The Oversized Zephyr makes quite a statement with its girth and bold coloring. The Literati Academe Dip Nib Holder draws the eye to its unusual feature of a cap, which is rarely seen on a dip pen. I just recently took a Copperplate calligraphy class, and saw the advantage of a dip pen with a cap for better portability. Of course, there aren’t any caps for oblique dip pens.

Literati Academe Dip Pen and Oversized Zephyr in Mineral Sea

Literati Academe Dip Pen and Oversized Zephyr in Mineral Sea

Completing this desk set is a two slot pen rest. Normally I make one slot rests, but this customer wanted 2 slots to accommodate both pens.

Pen Rest - 2 Slot - in Mineral Sea

Pen Rest – 2 Slot – in Mineral Sea

Another Muttblanks material landed on the lathe this week : Sunflower Sky Lava Explosion. Its whirling blues, yellows, and black resemble Van Gogh’s Starry Night painting. A black ebonite section enhances the grip and breaks the wild color of the rest of this clipless Idyll.

Idyll in Sunflower Sky Lava Explosion #18 - Medium

Idyll in Sunflower Sky Lava Explosion #18 – Medium

Here’s a sneak peek at a new project I’m working on. Whatever could it be?

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Topaz, Quartz Burgundy, and Azure – A Week of Jewel Tones

Fountain pen people are picky. We are! And when it comes to choosing colors and materials for a custom pen, we can let that trait have free reign. Some of my customers often know exactly what they want right away, while others need a bit of guidance through the bewildering array of choices. Narrowing down the selection can take a while. Sometimes two favorite materials call out for attention, and rather than selecting one over the other, a client will resolve the issue by getting a pen in each color. And some order multiple pens in both colors. Four of this week’s pens fit that category, with the jewel tones of Conway Stewart’s Azure and Quartz Burgundy acrylics.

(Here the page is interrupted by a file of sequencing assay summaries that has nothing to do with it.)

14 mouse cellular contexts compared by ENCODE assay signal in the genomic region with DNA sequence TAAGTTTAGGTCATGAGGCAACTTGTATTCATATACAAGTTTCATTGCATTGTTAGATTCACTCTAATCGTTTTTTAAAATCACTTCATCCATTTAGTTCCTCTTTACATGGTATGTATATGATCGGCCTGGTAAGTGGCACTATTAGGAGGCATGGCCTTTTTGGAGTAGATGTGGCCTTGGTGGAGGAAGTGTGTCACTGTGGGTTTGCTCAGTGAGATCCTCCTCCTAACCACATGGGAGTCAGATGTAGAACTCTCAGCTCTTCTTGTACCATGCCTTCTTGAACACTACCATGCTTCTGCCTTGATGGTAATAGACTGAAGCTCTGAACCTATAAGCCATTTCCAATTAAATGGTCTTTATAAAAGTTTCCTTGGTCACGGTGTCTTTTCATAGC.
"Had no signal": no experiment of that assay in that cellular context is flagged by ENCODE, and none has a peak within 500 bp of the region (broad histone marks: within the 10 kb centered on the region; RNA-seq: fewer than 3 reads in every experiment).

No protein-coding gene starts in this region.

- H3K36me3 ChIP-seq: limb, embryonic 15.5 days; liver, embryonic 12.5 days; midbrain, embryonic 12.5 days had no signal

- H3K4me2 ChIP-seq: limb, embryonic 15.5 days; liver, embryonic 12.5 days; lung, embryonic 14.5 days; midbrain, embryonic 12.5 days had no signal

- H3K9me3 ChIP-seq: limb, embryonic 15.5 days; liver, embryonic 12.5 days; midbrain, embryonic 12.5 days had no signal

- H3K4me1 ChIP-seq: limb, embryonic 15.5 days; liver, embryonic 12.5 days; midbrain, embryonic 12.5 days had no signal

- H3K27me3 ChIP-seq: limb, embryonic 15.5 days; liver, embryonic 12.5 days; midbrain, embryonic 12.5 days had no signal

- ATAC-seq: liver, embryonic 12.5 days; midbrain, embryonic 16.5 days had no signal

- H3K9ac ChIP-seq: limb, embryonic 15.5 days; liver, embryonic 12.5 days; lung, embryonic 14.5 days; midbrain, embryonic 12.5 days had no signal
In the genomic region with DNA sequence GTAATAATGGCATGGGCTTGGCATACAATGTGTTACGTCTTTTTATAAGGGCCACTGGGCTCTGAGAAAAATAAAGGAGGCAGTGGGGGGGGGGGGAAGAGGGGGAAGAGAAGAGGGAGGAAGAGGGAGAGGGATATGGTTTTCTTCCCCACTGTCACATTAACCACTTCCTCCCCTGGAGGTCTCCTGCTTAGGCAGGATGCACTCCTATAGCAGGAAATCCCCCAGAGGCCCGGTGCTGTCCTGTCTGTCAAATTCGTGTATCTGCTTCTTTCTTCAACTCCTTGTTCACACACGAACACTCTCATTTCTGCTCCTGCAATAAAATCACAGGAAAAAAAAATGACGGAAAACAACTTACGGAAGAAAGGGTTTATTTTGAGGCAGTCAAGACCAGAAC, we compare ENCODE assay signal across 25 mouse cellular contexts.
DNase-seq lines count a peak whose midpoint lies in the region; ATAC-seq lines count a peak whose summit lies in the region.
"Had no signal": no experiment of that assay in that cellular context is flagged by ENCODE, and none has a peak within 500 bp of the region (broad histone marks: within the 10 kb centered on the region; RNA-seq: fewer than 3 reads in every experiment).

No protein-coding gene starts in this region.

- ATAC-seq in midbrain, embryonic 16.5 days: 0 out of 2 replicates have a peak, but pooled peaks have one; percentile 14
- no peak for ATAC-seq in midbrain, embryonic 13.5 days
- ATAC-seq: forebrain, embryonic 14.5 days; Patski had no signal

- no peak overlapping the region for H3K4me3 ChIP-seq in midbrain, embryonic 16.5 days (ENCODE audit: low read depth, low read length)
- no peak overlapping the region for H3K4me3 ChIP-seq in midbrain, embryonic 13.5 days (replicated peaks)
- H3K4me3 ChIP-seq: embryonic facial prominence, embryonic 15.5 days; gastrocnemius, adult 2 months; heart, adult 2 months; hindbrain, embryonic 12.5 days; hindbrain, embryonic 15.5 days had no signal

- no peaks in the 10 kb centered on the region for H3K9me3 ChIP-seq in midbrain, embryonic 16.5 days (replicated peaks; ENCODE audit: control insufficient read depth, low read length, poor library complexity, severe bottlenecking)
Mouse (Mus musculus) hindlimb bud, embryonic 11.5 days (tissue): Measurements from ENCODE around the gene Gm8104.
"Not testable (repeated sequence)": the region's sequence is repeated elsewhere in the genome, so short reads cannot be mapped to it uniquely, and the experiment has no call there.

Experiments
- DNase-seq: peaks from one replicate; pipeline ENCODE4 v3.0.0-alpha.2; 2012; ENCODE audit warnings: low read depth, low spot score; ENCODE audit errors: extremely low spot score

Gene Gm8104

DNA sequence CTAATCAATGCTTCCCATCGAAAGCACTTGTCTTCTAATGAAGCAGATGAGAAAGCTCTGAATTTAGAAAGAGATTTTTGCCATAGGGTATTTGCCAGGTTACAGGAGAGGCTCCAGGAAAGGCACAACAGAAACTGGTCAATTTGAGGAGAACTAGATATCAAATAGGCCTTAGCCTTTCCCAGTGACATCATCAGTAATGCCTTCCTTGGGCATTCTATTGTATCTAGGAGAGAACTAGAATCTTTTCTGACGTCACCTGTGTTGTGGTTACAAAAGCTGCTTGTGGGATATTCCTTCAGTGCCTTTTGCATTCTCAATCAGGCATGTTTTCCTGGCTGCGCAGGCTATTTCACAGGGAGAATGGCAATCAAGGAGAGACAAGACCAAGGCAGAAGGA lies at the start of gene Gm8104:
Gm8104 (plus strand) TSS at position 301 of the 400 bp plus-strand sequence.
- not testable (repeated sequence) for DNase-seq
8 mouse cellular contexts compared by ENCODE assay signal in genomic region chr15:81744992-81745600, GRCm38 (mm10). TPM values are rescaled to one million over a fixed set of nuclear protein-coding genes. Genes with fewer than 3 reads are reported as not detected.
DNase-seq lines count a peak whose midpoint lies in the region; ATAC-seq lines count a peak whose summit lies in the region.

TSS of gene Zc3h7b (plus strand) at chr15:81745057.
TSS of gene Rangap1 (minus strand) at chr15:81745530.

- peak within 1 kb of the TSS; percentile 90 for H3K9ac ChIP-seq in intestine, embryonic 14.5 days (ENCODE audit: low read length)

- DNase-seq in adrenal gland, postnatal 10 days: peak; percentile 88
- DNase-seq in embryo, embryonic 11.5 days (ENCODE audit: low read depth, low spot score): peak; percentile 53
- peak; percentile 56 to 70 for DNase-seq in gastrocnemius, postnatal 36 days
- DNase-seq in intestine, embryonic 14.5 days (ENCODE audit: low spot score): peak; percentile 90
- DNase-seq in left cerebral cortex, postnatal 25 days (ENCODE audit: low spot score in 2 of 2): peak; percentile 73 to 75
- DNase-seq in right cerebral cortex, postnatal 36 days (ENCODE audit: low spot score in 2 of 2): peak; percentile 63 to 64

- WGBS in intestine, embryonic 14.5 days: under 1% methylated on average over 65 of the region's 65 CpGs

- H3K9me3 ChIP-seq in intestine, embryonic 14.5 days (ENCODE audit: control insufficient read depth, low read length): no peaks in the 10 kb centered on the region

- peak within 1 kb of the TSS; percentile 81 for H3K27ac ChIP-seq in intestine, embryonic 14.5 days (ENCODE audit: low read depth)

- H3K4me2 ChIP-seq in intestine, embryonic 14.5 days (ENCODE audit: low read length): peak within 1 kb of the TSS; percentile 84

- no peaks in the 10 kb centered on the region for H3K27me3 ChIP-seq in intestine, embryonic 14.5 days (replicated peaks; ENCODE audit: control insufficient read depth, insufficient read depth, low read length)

Churchillized Epics, Medium, & Custom Designs, Small

These designs are what we penmakers call a homage, or a clone of another style, often of a pen that is no longer available, with some specific modifications asked for by the client. In this case, the original models were the Conway Stewart Churchill and Wellington, but without the characteristic bluges or curves that Conway Stewart pens often have. For the Wellington, removing the cap and barrel bulges leaves a very different pen, one that is more classic in style. The acrylics used are original CS materials, a high quality Italian resin, deep and rich in color.

Custom Design in Azure, Small

Custom Design in Azure – Small

Churchillized Epic in Quartz Burgundy - Medium

Churchillized Epic in Quartz Burgundy – Medium

Another pen made this week also boasts a deep, rich, jewel tone color, but the transparency and swirls in the Topaz Water acrylic provide an entirely different personality. The pen is a Literati Dip Pen, fitted with a JoWo fountain pen nib and feed. They can be pulled out and replaced with a standard dip pen ferrule for use with other dip nibs. One customer likes the JoWo nibs in a dip pen for ease of testing new inks, and for ease of cleaning. This dip pen is about 7″ in length. A matching pen rest was requested to go with it.

Straight Literati Dip Pen in Topaz Water Acrylic

Straight Literati Dip Pen in Topaz Water Acrylic

Several other pens and projects were begun this week, including a prototype, or two…or was it three? I’ve truly lost count of all the new ideas I’d like to make reality. Some will come to pass much more quickly than others. If only I could clone myself to get it all done faster!